Pentraeth means 'head of the beach', so naturally it is situated at the head of a beach in this case the beautiful Red Wharf Bay, on the east coast of Anglesey, north Wales. Although the sea may have receded slightly over time, Pentraeth has enough attractions to tempt visitors into the small village.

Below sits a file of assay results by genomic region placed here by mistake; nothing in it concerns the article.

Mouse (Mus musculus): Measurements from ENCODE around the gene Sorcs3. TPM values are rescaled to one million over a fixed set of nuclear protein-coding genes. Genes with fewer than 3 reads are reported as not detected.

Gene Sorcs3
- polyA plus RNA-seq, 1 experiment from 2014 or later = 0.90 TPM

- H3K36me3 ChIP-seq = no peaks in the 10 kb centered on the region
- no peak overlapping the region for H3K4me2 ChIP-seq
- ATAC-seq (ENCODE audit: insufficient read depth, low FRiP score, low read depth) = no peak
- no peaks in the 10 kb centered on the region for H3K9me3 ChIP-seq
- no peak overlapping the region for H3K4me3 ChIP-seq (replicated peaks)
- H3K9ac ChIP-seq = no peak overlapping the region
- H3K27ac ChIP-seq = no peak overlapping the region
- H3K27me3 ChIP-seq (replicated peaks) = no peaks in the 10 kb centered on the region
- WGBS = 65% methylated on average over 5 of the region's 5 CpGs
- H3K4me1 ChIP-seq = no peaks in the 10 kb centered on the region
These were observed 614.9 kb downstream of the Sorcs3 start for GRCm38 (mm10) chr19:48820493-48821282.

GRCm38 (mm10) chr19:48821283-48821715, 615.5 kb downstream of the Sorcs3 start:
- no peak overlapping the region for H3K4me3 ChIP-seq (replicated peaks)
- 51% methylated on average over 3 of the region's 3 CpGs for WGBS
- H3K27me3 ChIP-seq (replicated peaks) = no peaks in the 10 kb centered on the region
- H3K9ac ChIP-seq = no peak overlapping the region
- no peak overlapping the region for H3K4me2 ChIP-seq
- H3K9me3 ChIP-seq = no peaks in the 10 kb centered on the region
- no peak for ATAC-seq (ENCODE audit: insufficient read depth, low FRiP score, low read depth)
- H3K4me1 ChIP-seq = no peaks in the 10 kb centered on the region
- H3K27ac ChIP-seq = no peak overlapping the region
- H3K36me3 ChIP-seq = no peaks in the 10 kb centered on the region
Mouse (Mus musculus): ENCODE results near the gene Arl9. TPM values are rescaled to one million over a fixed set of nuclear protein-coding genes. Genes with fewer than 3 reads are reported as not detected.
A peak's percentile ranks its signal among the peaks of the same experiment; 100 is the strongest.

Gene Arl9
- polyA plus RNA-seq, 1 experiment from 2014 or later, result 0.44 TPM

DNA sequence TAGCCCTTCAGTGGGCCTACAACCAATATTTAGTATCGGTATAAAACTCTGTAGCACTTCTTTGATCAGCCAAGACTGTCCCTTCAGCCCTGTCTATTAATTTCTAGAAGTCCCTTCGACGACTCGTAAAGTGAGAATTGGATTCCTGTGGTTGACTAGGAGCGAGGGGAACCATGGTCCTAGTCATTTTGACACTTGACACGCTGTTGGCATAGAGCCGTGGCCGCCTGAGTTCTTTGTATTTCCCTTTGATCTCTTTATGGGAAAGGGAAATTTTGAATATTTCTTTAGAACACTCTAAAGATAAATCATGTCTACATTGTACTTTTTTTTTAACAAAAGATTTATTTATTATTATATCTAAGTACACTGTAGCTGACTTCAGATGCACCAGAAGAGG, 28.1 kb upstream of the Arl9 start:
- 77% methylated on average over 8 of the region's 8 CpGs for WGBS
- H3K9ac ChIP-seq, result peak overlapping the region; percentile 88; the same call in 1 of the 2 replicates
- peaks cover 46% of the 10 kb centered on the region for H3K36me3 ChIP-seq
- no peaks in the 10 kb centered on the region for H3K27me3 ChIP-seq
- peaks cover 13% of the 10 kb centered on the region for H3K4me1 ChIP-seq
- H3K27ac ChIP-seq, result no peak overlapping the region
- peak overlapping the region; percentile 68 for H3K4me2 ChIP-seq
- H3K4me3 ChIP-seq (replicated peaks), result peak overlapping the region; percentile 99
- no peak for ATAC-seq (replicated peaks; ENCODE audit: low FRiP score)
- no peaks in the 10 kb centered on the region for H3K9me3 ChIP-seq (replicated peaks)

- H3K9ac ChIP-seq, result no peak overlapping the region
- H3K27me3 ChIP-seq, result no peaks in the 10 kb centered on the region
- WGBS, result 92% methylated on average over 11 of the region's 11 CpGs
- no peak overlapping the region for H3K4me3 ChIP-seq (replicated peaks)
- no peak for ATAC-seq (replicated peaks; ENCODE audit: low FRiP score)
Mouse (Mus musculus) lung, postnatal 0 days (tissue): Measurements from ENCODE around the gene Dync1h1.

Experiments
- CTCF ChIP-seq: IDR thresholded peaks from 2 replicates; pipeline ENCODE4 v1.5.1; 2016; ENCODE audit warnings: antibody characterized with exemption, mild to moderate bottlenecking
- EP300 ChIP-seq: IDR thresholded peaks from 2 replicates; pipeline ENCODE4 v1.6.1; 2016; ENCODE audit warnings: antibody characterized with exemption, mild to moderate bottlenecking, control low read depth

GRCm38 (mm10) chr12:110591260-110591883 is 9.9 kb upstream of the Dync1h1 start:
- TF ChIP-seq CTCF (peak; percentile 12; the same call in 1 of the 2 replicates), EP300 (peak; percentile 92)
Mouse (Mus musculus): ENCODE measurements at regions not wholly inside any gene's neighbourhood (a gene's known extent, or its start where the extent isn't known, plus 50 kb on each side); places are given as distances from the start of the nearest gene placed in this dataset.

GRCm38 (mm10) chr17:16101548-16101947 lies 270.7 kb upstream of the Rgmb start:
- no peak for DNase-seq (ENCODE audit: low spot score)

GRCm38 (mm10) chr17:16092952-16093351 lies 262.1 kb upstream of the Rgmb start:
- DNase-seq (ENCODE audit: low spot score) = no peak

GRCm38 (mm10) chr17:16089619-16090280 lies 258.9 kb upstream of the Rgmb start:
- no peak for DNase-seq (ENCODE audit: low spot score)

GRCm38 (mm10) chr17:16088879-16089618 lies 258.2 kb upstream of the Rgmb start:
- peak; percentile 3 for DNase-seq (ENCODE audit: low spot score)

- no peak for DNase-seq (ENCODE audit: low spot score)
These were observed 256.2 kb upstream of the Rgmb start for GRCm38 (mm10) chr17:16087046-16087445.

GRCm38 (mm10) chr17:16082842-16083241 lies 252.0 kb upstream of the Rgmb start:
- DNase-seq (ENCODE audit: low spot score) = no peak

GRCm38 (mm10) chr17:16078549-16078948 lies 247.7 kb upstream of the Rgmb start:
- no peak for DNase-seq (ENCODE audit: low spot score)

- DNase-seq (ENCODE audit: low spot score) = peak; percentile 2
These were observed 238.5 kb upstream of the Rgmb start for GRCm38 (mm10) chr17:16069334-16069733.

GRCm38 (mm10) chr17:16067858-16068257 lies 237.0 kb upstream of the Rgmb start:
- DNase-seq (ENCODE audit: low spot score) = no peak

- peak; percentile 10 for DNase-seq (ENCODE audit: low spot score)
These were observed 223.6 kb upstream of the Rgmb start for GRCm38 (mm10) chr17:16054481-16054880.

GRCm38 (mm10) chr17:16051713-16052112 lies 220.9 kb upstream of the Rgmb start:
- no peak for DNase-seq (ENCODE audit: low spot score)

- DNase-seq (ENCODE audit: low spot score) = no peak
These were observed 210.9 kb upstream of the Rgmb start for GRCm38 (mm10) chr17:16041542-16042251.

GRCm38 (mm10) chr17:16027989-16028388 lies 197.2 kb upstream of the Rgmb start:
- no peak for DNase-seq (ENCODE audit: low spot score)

The 14th century church of Llanddyfnan stands 1.25 miles, 2km, from Pentraeth, an impressive building with a sculptured doorway and unusual west chamber. Interestingly, it widens division by division to the east, making it a fascinating historical building to visit in Anglesey. In the centre of the village itself the old church of St Mary's stands proudly at the crossroads. Pentraeth church is a small and simple church. Sadly St Mary's is one of the old churches that have been renovated during Victorian times and in so doing has lost much of it's character and charm. As with all of the island of Anglesey there are an abundance of prehistoric sites, standing stones, and neolithic burial chambers close to the village. If the history of Pentraeth and the area doesn't tempt you towards it, then surely the walks will. The Afon Nodwydd runs straight through Pentraeth, offering some beautiful walks along its banks, and towards Red Wharf Bay, you can stroll around whilst appreciating the magnificent views across the bay and towards the Isle of Man. Red Wharf Bay is also the place to go if you are a keen birdwatcher, as many sea birds flock here all times of year to make it their feeding ground. ....
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